This type of elongating movement is also found in natural tissue structure of the mammalian intestines and esophagus.

"This concept could be adapted for many different clinical applications, with exciting potential to be converted into an actively—rather than a passively—elongating structure that could act as a tissue scaffold encouraging growth," says Feins.

Explore further: Surgeons pilot expandable prosthetic valves for congenital heart disease

More information: Eric N. Feins et al, A growth-accommodating implant for paediatric applications, Nature Biomedical Engineering (2017). dx.doi.org/10.1038/s41551-017-0142-5

Related Stories

Surgeons pilot expandable prosthetic valves for congenital heart disease

October 3, 2012
(Medical Xpress)—Surgeons at Boston Children's Hospital have successfully implanted a modified version of an expandable prosthetic heart valve in several children with mitral valve disease. Unlike traditional prosthetic ...

Successful transcatheter treatment of severe cardiac failure

September 11, 2017
The Cardiovascular Surgery Group at Osaka University performed a transcatheter mitral valve implantation in dysfunctional artificial valves in severe cardiac failure patients with prosthetic valve dysfunction, which was previously ...

Boston Children's and Edwards Lifesciences launch pulmonary valve replacement trial

March 16, 2016
Surgeons in the Heart Center at Boston Children's Hospital have partnered with Edwards Lifesciences to launch a clinical study of a new prosthetic heart valve for patients born with a congenital heart defect. Called the COMMENCE ...

Medical treatment may prevent, alleviate mitral valve damage after a heart attack

August 28, 2017
A research team led by investigators from Massachusetts General Hospital (MGH) and collaborators has shown, for the first time, that it may be possible to nonsurgically treat or even prevent the damage to a major heart valve ...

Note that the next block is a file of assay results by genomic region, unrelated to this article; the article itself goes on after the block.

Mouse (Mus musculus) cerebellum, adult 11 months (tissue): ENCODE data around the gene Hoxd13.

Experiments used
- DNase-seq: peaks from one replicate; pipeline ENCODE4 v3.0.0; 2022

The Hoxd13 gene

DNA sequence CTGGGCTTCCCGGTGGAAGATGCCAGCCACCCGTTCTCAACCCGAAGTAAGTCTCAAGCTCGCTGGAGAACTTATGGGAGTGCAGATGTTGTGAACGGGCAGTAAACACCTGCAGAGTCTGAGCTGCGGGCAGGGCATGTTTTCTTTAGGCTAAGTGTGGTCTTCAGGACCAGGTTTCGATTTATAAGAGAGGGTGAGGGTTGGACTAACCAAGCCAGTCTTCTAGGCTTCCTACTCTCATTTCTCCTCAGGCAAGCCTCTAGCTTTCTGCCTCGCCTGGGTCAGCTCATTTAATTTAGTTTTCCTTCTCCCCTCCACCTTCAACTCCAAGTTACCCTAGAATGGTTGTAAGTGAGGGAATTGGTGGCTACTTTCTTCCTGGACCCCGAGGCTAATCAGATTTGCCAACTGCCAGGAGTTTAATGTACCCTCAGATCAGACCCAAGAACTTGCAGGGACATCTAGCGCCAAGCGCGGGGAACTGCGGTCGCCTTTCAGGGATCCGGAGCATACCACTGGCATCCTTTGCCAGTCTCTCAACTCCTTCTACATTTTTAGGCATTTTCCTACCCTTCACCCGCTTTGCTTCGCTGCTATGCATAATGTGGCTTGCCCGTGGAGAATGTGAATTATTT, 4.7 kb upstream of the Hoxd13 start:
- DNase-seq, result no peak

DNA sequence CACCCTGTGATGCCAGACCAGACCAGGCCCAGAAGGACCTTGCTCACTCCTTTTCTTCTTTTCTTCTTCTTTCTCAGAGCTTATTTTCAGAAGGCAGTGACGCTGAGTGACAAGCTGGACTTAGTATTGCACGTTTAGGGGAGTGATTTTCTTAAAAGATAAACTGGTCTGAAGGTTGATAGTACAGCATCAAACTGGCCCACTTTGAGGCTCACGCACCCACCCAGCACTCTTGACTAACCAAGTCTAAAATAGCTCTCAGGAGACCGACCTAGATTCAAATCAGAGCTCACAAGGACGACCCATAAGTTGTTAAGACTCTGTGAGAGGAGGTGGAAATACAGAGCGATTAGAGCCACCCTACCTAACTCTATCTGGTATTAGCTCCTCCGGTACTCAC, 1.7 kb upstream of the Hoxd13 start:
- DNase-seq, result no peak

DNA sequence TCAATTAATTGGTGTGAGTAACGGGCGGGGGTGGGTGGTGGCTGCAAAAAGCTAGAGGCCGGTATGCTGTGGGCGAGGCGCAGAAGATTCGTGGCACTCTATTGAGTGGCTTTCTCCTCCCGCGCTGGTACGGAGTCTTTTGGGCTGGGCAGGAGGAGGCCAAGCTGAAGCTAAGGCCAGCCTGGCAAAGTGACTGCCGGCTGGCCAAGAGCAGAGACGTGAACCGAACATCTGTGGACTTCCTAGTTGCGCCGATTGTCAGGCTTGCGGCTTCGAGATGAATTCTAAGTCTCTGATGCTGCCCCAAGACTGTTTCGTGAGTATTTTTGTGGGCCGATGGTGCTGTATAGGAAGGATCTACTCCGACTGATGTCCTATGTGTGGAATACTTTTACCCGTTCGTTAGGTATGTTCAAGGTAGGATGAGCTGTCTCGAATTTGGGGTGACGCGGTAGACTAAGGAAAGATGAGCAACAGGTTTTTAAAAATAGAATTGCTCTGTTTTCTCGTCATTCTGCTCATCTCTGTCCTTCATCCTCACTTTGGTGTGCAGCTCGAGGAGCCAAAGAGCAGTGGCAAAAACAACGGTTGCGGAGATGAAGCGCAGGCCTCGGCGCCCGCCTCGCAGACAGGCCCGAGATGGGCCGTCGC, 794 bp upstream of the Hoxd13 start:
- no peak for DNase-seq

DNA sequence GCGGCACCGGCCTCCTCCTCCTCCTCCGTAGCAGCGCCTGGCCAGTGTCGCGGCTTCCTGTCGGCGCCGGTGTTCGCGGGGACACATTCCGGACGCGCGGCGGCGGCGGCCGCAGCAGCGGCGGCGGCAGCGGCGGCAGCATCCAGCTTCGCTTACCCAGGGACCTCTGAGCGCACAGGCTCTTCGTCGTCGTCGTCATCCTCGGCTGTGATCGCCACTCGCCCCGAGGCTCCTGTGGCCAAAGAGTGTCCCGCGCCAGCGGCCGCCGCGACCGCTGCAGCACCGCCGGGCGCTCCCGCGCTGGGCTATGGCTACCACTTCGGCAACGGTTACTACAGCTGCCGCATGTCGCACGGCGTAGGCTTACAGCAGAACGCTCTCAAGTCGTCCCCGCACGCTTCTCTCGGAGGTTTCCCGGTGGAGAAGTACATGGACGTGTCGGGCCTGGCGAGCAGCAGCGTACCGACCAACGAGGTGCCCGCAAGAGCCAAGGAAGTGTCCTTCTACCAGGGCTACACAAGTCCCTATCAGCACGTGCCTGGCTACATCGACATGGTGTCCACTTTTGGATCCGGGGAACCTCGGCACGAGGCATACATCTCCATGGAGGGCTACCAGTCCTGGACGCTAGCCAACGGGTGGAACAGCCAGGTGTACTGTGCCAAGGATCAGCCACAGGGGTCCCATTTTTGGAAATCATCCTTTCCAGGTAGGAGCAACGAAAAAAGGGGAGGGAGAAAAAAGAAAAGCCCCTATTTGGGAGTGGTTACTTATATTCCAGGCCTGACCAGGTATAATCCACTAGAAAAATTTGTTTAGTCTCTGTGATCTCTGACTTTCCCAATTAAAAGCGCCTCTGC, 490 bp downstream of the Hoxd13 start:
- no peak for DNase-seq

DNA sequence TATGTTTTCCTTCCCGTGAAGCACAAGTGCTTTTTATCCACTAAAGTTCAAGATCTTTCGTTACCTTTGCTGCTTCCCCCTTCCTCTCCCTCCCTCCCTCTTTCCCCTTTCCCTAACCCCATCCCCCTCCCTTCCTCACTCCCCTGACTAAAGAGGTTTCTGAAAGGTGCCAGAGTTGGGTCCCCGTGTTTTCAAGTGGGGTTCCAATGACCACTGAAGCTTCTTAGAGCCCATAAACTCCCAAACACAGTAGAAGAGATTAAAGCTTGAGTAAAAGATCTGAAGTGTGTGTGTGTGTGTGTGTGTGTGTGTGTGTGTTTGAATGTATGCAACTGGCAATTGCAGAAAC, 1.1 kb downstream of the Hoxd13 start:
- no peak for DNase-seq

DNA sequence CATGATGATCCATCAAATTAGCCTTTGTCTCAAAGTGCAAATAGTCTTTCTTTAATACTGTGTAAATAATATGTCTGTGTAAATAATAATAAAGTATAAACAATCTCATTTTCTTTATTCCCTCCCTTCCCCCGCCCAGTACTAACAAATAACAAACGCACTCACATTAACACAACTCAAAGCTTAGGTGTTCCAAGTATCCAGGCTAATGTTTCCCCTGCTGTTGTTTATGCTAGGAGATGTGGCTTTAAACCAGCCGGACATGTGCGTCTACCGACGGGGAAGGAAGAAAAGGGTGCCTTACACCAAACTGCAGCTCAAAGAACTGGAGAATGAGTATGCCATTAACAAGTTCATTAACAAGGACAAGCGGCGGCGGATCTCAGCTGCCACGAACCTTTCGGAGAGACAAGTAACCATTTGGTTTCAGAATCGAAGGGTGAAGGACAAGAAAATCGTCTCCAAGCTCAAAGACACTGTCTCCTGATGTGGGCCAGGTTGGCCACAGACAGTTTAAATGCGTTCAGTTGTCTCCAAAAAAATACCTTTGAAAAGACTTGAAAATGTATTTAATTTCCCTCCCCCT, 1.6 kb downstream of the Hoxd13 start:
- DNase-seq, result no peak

Injectable tissue patch could help repair damaged organs

August 14, 2017
A team of U of T Engineering researchers is mending broken hearts with an expanding tissue bandage a little smaller than a postage stamp.

Recommended for you

How genes and environment interact to raise risk of congenital heart defects

October 19, 2017
Infants of mothers with diabetes have a three- to five-fold increased risk of congenital heart defects. Such developmental defects are likely caused by a combination of genetic and environmental factors. However, the molecular ...

Mouse studies shed light on how protein controls heart failure

October 18, 2017
A new study on two specially bred strains of mice has illuminated how abnormal addition of the chemical phosphate to a specific heart muscle protein may sabotage the way the protein behaves in a cell, and may damage the way ...

Newborns with trisomy 13 or 18 benefit from heart surgery, study finds

October 18, 2017
Heart surgery significantly decreases in-hospital mortality among infants with either of two genetic disorders that cause severe physical and intellectual disabilities, according to a new study by a researcher at the Stanford ...

Saving hearts after heart attacks: Overexpression of a gene enhances repair of dead muscle

October 17, 2017
University of Alabama at Birmingham biomedical engineers report a significant advance in efforts to repair a damaged heart after a heart attack, using grafted heart-muscle cells to create a repair patch. The key was overexpressing ...

Physically active white men at high risk for plaque buildup in arteries

October 17, 2017
White men who exercise at high levels are 86 percent more likely than people who exercise at low levels to experience a buildup of plaque in the heart arteries by middle age, a new study suggests.

High blood pressure linked to common heart valve disorder

October 17, 2017
For the first time, a strong link has been established between high blood pressure and the most common heart valve disorder in high-income countries, by new research from The George Institute for Global Health at the University ...

0 comments

Please sign in to add a comment. Registration is free, and takes less than a minute. Read more

Click here to reset your password.
Sign in to get notified via email when new comments are made.